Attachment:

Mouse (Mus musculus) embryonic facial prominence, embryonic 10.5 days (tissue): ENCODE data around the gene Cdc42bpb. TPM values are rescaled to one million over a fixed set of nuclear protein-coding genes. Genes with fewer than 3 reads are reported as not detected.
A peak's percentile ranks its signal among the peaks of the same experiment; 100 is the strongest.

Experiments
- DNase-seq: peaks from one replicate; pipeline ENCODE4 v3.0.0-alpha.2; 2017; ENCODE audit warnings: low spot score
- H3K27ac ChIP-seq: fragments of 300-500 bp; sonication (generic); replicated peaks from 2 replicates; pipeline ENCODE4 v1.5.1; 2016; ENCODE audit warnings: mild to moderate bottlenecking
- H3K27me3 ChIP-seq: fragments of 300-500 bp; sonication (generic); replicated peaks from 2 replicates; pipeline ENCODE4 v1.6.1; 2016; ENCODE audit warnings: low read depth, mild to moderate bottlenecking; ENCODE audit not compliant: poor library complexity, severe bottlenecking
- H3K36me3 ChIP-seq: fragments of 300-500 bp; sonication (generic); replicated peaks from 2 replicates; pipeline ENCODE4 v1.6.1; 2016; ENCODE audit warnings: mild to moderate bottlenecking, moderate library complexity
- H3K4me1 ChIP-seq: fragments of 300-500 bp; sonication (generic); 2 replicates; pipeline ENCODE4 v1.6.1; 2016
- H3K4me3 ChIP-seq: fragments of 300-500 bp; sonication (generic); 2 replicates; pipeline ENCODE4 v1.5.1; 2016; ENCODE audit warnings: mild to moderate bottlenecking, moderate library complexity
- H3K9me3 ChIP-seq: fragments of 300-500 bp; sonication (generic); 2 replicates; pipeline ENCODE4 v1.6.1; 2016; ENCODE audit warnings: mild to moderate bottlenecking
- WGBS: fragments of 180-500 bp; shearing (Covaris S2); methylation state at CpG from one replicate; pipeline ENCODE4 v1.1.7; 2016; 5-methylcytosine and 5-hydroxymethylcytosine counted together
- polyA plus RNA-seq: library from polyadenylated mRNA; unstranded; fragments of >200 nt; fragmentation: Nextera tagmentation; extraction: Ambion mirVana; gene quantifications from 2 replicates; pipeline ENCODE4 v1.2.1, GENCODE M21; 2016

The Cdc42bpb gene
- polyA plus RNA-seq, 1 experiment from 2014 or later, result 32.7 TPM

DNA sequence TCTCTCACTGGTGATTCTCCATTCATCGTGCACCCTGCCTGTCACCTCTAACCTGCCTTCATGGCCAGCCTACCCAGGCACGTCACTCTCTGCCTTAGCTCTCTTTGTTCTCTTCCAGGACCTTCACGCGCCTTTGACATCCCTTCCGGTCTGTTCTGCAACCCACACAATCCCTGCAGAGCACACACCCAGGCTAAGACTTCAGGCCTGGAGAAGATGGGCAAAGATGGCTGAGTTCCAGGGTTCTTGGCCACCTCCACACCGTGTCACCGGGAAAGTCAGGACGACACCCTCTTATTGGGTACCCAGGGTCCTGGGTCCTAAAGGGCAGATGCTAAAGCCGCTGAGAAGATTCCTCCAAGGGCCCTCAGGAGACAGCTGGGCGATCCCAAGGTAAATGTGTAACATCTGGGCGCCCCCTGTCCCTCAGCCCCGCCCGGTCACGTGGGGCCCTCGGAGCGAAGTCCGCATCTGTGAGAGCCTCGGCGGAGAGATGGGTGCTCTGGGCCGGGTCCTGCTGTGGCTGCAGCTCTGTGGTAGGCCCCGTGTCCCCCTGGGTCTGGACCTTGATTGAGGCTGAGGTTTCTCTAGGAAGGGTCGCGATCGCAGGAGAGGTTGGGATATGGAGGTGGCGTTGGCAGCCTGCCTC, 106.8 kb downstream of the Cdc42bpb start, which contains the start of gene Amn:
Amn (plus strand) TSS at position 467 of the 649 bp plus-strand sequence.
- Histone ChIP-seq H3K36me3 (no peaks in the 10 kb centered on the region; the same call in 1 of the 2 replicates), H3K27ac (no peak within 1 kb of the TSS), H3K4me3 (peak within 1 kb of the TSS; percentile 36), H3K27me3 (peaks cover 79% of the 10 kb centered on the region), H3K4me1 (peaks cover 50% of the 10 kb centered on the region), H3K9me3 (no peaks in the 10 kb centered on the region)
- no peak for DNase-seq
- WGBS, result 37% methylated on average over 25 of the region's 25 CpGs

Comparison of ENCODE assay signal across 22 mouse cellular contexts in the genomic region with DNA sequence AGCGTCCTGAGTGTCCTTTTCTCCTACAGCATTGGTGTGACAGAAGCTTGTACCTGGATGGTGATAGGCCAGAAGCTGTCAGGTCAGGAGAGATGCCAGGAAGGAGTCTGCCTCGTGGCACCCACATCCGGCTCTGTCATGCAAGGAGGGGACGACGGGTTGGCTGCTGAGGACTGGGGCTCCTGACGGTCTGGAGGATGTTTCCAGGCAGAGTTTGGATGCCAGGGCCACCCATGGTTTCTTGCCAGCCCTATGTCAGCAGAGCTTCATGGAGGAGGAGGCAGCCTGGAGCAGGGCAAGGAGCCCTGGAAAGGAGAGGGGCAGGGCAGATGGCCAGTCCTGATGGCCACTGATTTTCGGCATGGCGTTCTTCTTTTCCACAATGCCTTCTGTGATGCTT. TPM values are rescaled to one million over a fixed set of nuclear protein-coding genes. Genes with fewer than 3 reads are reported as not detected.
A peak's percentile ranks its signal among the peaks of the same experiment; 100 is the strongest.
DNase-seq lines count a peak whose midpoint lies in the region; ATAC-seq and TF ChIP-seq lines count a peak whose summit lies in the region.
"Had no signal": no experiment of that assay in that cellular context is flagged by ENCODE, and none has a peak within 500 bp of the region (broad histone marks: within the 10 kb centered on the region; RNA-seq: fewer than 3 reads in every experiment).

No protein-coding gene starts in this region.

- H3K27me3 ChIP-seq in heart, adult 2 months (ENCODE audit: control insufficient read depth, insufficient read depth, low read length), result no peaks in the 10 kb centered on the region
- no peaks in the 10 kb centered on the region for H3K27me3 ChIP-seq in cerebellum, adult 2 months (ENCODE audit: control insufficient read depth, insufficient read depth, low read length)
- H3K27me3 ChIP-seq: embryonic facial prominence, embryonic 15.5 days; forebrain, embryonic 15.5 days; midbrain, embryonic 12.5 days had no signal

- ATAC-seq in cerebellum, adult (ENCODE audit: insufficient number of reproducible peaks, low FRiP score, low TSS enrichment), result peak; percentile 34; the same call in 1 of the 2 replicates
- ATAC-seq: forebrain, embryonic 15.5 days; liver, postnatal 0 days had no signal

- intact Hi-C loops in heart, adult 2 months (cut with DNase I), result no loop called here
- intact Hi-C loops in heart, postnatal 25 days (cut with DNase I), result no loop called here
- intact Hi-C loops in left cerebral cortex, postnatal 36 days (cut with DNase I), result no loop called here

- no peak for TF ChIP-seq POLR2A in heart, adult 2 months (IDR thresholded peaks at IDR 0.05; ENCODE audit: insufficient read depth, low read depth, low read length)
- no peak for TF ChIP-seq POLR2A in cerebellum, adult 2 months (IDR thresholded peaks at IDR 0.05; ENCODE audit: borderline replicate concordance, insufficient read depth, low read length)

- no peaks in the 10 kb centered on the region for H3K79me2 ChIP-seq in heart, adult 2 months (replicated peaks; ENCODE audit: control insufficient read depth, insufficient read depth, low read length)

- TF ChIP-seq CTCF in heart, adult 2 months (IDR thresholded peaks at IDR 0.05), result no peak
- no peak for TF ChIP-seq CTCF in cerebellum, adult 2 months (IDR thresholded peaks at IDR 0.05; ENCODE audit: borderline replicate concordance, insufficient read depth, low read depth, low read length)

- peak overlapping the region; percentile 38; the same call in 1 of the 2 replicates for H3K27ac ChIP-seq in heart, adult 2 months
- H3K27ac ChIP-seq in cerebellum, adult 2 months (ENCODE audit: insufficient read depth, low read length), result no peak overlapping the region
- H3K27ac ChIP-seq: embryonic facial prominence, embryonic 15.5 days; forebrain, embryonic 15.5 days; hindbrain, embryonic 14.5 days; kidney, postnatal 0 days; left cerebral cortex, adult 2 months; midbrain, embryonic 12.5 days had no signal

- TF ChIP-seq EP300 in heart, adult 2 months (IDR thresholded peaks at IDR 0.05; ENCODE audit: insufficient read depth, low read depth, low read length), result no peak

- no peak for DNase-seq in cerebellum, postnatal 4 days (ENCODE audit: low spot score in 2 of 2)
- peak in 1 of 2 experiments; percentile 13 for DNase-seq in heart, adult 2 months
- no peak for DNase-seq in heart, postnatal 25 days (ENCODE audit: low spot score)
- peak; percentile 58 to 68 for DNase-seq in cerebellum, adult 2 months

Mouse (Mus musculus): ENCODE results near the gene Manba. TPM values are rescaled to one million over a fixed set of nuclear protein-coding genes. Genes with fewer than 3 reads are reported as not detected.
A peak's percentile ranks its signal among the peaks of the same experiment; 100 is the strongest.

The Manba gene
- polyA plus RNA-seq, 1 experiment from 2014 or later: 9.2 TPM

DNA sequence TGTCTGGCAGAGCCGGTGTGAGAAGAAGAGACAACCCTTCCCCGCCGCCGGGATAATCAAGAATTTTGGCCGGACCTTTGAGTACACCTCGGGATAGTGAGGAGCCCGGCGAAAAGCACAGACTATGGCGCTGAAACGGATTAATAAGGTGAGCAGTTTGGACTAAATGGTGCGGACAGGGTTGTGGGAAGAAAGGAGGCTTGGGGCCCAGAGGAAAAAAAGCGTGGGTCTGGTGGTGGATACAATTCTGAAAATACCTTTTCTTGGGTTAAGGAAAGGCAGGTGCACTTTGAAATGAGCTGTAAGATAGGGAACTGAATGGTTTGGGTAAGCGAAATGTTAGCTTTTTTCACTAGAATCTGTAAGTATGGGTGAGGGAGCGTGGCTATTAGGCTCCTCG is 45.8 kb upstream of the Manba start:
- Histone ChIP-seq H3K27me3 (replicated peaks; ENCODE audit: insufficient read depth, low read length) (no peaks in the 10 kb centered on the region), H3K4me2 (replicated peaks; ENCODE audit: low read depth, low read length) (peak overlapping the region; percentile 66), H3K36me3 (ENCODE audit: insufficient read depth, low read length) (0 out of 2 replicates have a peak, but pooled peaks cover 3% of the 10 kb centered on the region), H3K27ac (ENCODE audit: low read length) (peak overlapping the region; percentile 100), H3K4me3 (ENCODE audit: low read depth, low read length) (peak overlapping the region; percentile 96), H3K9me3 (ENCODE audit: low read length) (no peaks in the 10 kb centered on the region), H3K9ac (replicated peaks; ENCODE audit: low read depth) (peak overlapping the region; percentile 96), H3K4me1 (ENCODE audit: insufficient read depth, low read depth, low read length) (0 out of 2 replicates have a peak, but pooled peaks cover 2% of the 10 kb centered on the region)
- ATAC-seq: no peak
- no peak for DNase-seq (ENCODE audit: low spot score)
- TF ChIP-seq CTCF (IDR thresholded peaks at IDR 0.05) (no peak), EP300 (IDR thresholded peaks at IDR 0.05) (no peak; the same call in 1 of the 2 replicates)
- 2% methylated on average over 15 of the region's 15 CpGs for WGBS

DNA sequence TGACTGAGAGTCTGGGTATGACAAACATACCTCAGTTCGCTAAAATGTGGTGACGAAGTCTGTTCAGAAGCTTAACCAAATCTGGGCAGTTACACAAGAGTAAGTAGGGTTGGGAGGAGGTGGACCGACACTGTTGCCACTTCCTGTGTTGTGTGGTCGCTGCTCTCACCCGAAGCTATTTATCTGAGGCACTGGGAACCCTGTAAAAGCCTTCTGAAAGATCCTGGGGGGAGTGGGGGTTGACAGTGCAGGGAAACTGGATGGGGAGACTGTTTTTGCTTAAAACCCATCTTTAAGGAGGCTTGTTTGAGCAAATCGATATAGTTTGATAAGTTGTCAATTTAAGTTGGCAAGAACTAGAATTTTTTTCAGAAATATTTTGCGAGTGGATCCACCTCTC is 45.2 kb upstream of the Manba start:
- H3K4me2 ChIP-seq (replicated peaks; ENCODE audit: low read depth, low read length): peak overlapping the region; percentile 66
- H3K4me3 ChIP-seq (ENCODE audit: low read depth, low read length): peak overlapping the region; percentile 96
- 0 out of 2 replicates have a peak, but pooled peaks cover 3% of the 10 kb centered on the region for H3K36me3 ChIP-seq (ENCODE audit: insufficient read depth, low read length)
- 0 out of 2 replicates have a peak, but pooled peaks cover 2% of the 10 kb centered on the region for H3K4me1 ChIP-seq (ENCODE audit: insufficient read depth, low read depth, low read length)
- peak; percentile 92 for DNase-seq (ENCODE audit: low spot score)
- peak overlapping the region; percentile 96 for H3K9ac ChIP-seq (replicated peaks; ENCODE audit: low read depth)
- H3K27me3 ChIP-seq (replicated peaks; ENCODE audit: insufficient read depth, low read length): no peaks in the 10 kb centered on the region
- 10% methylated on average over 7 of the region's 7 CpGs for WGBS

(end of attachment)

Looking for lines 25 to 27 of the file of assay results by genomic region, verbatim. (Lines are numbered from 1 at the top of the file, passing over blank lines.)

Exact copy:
- H3K27me3 ChIP-seq in heart, adult 2 months (ENCODE audit: control insufficient read depth, insufficient read depth, low read length), result no peaks in the 10 kb centered on the region
- no peaks in the 10 kb centered on the region for H3K27me3 ChIP-seq in cerebellum, adult 2 months (ENCODE audit: control insufficient read depth, insufficient read depth, low read length)
- H3K27me3 ChIP-seq: embryonic facial prominence, embryonic 15.5 days; forebrain, embryonic 15.5 days; midbrain, embryonic 12.5 days had no signal